This year, fans of the young adult dystopian film genre will have four different movies from four different franchises playing in theaters. Besides the second Hunger Games, there's Divergent, Maze Runner, and The Giver, all based on novels from the same section of your local Books-A-Million. But don't worry if you can't afford to watch all of them -- if you've seen one, you can guess how the others go.
We're not kidding. Here are some weirdly specific things all these movies decided to include.
#4. Every Movie Begins With Youngsters in Drab Clothing Riding Trains
Apart from the love triangles and the overabundance of grayscale, the first surefire sign that you're about to watch YA dystopian sci-fi is to have a bunch of forlorn-looking teens standing around, all wearing the same grim clothes.
Summit Entertainment, Lionsgate Films, The Weinstein Company, 20th Century Fox
Is there a costume designer strike we don't know about?
The explosive trailers and teasers for the upcoming American Godzilla redo are out! And while they do look impressive, anyone old enough to remember the gee-whiz preview for 1998's Godzilla knows that sometimes Hollywood cruelly and arbitrarily disguises crotch-punches as feature films. So that's why we're devoting the next 700 words to one question: WILL IT BE TERRIBLE?
#4. The Script = A Game of Hot Potato
Whereas the 1954 Godzilla had a simple formula (nuclear bomb + giant prehistoric reptile whose entire existence flies in the face of the fossil record, physics), the 2014 Godzilla was birthed through a series of puffs and passes from one screenwriter to the next.
It all started with Dave Callaham, whose claims to fame are The Expendables and that godawful Doom adaptation. After Callaham was bunted off, Man of Steel director David Goyer was brought on for a rewrite that we assume involved a gritty dissection of Godzilla's shitty childhood. After that they gave it to some dude named Max Borenstein, then Iron Man 3 writer Drew Pearce, and finally Shawshank Redemption director Frank Darabont for a spit shine.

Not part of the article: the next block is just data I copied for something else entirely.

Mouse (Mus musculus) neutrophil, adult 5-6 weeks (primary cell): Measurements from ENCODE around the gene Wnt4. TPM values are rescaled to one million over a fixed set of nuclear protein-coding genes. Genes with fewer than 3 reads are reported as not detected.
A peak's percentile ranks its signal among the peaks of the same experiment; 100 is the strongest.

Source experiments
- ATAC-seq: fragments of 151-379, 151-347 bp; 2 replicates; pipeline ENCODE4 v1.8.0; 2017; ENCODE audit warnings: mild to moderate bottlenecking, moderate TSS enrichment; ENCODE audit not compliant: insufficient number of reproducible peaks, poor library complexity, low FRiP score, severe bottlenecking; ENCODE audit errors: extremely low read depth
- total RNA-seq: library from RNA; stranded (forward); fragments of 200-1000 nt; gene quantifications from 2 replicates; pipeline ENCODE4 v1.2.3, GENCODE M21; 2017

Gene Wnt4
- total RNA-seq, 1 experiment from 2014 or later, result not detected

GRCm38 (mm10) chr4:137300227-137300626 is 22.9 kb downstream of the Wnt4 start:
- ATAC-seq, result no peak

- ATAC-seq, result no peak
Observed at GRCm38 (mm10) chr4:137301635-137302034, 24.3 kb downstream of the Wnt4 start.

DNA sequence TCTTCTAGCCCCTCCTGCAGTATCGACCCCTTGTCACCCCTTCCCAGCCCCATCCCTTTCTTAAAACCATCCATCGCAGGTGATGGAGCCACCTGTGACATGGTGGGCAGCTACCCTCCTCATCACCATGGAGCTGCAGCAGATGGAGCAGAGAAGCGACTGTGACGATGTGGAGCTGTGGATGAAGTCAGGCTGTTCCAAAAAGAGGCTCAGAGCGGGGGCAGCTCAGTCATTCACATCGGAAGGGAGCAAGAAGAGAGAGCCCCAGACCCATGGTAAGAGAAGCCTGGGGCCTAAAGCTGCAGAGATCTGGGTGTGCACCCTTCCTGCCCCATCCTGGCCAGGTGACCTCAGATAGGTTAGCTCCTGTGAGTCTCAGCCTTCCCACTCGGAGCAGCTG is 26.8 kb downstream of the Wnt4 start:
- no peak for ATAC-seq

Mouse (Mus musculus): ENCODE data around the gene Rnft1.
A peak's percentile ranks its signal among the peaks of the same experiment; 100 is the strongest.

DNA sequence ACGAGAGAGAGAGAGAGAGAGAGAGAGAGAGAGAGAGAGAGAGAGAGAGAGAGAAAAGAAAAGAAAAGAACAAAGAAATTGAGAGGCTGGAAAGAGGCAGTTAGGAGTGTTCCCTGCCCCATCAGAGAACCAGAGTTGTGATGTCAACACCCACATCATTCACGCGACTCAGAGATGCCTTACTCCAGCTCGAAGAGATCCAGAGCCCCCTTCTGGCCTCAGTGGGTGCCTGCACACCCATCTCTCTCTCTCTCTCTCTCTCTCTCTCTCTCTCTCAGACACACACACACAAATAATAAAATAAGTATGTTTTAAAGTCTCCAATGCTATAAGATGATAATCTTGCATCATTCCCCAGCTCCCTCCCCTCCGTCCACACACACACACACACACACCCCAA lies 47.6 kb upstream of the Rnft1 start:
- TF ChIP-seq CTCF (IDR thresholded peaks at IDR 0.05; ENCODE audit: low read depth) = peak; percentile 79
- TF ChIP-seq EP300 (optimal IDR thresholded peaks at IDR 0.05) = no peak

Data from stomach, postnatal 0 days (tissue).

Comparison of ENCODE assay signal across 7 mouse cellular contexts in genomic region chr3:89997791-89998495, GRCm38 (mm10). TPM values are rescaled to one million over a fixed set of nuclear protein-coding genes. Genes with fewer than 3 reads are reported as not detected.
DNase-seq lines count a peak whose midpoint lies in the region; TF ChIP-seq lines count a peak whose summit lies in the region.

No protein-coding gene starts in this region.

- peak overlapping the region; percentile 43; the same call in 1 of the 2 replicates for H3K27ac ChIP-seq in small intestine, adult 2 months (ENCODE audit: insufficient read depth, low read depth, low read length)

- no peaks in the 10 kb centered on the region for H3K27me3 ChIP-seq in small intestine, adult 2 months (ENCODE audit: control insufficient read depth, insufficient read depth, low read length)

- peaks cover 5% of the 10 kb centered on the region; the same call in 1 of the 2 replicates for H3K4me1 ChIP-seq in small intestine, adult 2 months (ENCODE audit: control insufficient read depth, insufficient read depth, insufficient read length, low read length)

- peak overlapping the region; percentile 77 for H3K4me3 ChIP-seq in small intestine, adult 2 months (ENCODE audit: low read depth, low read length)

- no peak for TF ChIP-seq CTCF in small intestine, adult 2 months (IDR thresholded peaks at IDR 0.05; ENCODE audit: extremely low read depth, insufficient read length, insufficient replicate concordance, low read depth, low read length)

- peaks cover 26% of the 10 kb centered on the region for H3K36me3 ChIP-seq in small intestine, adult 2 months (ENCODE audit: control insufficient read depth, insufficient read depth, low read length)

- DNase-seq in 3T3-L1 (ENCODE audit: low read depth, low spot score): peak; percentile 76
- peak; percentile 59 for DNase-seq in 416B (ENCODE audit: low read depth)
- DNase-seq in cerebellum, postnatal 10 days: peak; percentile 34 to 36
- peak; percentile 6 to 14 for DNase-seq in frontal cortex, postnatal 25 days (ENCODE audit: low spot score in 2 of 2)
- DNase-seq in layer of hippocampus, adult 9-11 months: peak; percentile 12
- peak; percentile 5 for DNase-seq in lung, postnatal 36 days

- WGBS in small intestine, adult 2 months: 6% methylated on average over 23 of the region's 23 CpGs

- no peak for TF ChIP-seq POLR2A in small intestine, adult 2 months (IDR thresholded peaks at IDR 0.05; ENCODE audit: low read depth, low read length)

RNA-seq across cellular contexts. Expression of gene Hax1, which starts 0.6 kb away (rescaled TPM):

No word on whether Darabont kept the climatic third-act one-on-one game against Sir Charles.
Climate change regained its title as the Hottest Media Buzzword earlier this month when U.S. senators pulled an all-nighter to talk about it and American citizens responded by enthusiastically not giving a shit.
But if we may presume to offer you a bit of advice, random senator who's currently reading Cracked instead of, you know, making laws and junk: If you want Americans to pay attention to climate change, you've got to go full-on horror movie. Give them a swift kick straight in the poopyourpants gland by telling them how ...
#4. It's Thawing Out Mummified Corpses from Past Wars
When you think about ice melting in relation to climate change, it probably brings to mind worries about rising ocean levels and transient polar bears. But it turns out you should maybe be just as concerned about what's lurking in the center of that slowly melting ice, like the horrifically chewy center of a Cenobite's Tootsie Pop.
As the Presena glacier north of the Italian Alps has gradually thawed over the past couple decades, it's puked out some unexpected items: diaries, letters, antique rifles. More recently, it's become terrifyingly apparent who owned said items -- because they're trapped in the ice, too.
Museo della Grande Guerra, Peio
Well, they were.
On the eve of Ghostbusters' 30th anniversary, an entire generation raised on muon traps and ecto-chargers were collectively laid out by the following mega-news:
According to the original director himself, there will in fact be a third Ghostbusters film. But before everyone releases their simultaneous wails of joy/anger, there's probably something you all need to know: It's never going to happen.
#5. It's Been "Confirmed" So ... Many ... Times
"But it's been confirmed!" you cry wholeheartedly into your monitors. It's true, we're not talking about some nameless "studio insider" or a random blogger here; this is Ivan Fucking Reitman saying that the next Ghostbusters film will be undergoing production next year. How could someone from the original films possibly be wrong?